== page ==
Finding hope in hopeless environments

Ashley Bennett, David Wood, Ryan Butterfield, Dale Kraemer, Jeff Goldhagen

Research output: Chapter in Book/Report/Conference proceedingChapter

Abstract

Hope, reflected in one's future orientation, motivates goal-directed behavior and facilitates positive youth development. Adolescents' future expectations of life expectancy and educational attainment predict risktaking behaviors, educational achievements, and health outcomes. Previous studies have used these proxy measurements of hope to characterize high-risk youth and their hopeless environments. Most have focused on poverty, or the lack of financial capital, as the major determinant of health. The objective of this study was to use a human capital investment framework to investigate the individual and contextual assets of hopeful adolescents. The public-use data (n=6,504) from Wave I of the National Longitudinal Study of Adolescent Health was used for this analysis. Adolescents who were "almost certain" of living to age 35 and attending college were considered to have high hope. Statistically significant (p<0.0001) relationships were found between the highest sense of hope and social capital (family, neighborhood, school, and general connectedness), financial capital (household income and neighborhood poverty concentration), educational capital (parent education), and environmental capital (connectedness scales, breastfeeding, gender). Hope had stronger associations with social and educational capital measurements than with financial capital measurements. Race and family structure failed to remain significant when controlling for the other variables. Hope, as a form of personal capital, serves as a priceless asset in the face of adversity. Identifying the human capital assets that serve as major determinants of health is crucial in order to guide the design of policy and social interventions to optimize child health and well-being.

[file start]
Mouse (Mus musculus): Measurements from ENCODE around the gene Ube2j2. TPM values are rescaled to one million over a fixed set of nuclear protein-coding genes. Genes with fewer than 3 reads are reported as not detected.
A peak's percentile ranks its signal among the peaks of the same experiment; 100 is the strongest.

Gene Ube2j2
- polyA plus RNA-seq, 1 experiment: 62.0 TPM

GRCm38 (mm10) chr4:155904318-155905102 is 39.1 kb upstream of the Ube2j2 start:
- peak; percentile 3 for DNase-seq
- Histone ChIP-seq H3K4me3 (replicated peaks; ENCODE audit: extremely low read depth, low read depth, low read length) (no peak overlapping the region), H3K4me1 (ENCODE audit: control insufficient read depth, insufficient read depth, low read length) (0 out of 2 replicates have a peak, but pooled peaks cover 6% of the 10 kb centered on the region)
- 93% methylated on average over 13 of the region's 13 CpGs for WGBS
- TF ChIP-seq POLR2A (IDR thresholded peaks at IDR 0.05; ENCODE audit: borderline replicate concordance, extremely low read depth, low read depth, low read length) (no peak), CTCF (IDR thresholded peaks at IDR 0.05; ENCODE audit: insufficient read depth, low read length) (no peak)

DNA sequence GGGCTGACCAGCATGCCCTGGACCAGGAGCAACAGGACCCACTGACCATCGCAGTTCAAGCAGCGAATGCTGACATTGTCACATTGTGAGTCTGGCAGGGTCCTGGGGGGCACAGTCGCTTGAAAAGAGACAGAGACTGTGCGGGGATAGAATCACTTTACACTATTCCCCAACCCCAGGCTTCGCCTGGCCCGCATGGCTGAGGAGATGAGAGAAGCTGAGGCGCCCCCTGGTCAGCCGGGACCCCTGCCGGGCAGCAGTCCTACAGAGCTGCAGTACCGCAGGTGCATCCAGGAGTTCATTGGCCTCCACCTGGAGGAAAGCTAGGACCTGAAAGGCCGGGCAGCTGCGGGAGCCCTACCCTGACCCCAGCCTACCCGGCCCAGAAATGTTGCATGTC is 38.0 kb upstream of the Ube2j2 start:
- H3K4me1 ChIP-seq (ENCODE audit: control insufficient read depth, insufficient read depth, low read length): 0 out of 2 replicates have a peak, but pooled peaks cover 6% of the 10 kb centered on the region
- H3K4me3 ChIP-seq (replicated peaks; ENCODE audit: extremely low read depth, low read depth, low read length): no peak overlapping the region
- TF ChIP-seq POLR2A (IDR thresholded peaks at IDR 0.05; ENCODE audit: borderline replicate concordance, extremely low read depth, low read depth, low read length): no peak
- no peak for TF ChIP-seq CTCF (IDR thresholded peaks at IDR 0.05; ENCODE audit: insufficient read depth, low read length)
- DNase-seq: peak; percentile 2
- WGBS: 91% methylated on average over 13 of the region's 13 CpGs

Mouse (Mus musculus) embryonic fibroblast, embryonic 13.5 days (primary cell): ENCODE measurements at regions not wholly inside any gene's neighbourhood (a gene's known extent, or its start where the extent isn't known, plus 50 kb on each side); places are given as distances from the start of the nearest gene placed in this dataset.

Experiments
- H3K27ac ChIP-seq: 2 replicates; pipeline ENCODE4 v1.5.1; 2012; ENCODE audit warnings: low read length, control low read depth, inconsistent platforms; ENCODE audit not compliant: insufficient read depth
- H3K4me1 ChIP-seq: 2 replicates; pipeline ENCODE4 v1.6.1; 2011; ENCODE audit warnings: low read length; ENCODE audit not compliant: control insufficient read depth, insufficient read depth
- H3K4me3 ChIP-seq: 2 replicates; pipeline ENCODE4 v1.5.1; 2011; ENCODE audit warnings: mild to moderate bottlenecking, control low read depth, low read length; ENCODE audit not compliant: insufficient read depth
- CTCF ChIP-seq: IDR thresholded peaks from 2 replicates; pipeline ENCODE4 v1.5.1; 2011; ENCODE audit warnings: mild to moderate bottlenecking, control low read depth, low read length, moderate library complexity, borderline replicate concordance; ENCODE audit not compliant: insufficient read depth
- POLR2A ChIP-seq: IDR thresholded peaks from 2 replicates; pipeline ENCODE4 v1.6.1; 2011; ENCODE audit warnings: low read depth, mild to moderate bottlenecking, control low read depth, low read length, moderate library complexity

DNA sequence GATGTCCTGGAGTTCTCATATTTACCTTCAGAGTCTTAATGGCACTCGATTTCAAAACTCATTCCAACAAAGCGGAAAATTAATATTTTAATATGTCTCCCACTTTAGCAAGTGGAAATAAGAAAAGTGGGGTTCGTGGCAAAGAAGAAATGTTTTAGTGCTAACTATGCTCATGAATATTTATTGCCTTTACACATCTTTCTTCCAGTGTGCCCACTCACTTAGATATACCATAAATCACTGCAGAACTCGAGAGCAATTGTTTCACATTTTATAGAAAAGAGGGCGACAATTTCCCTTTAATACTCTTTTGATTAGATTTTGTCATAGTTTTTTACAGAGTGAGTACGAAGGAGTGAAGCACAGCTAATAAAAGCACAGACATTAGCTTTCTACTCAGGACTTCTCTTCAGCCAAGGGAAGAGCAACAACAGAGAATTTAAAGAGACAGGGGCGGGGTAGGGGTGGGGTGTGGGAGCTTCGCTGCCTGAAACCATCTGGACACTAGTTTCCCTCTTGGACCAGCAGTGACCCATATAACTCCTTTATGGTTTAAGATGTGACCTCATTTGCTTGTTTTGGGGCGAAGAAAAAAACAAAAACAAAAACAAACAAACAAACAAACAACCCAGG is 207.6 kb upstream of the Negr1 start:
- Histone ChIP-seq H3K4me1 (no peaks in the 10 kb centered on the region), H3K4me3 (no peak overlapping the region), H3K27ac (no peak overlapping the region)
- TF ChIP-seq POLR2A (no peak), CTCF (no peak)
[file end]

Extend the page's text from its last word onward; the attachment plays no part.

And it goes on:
Original languageEnglish (US)
Title of host publicationEnvironment and Hope
Subtitle of host publicationImproving Health, Reducing AIDS and Promoting Food Security in the World
PublisherNova Science Publishers, Inc.
Pages189-206
Number of pages18
ISBN (Electronic)9781633217829
ISBN (Print)9781633217720
StatePublished - Oct 1 2014
Externally publishedYes

Fingerprint

Hope
Economics
Poverty
Health
National Longitudinal Study of Adolescent Health
Educational Measurement
Educational Status
Proxy
Public Policy
Life Expectancy
Breast Feeding
Child Welfare

ASJC Scopus subject areas

  • Medicine(all)

Cite this

Bennett, A., Wood, D., Butterfield, R., Kraemer, D., & Goldhagen, J. (2014). Finding hope in hopeless environments. In Environment and Hope: Improving Health, Reducing AIDS and Promoting Food Security in the World (pp. 189-206). Nova Science Publishers, Inc..

Finding hope in hopeless environments. / Bennett, Ashley; Wood, David; Butterfield, Ryan; Kraemer, Dale; Goldhagen, Jeff.

Environment and Hope: Improving Health, Reducing AIDS and Promoting Food Security in the World. Nova Science Publishers, Inc., 2014. p. 189-206.

Research output: Chapter in Book/Report/Conference proceedingChapter

Bennett, A, Wood, D, Butterfield, R, Kraemer, D & Goldhagen, J 2014, Finding hope in hopeless environments. in Environment and Hope: Improving Health, Reducing AIDS and Promoting Food Security in the World. Nova Science Publishers, Inc., pp. 189-206.
Bennett A, Wood D, Butterfield R, Kraemer D, Goldhagen J. Finding hope in hopeless environments. In Environment and Hope: Improving Health, Reducing AIDS and Promoting Food Security in the World. Nova Science Publishers, Inc. 2014. p. 189-206
Bennett, Ashley ; Wood, David ; Butterfield, Ryan ; Kraemer, Dale ; Goldhagen, Jeff. / Finding hope in hopeless environments. Environment and Hope: Improving Health, Reducing AIDS and Promoting Food Security in the World. Nova Science Publishers, Inc., 2014. pp. 189-206
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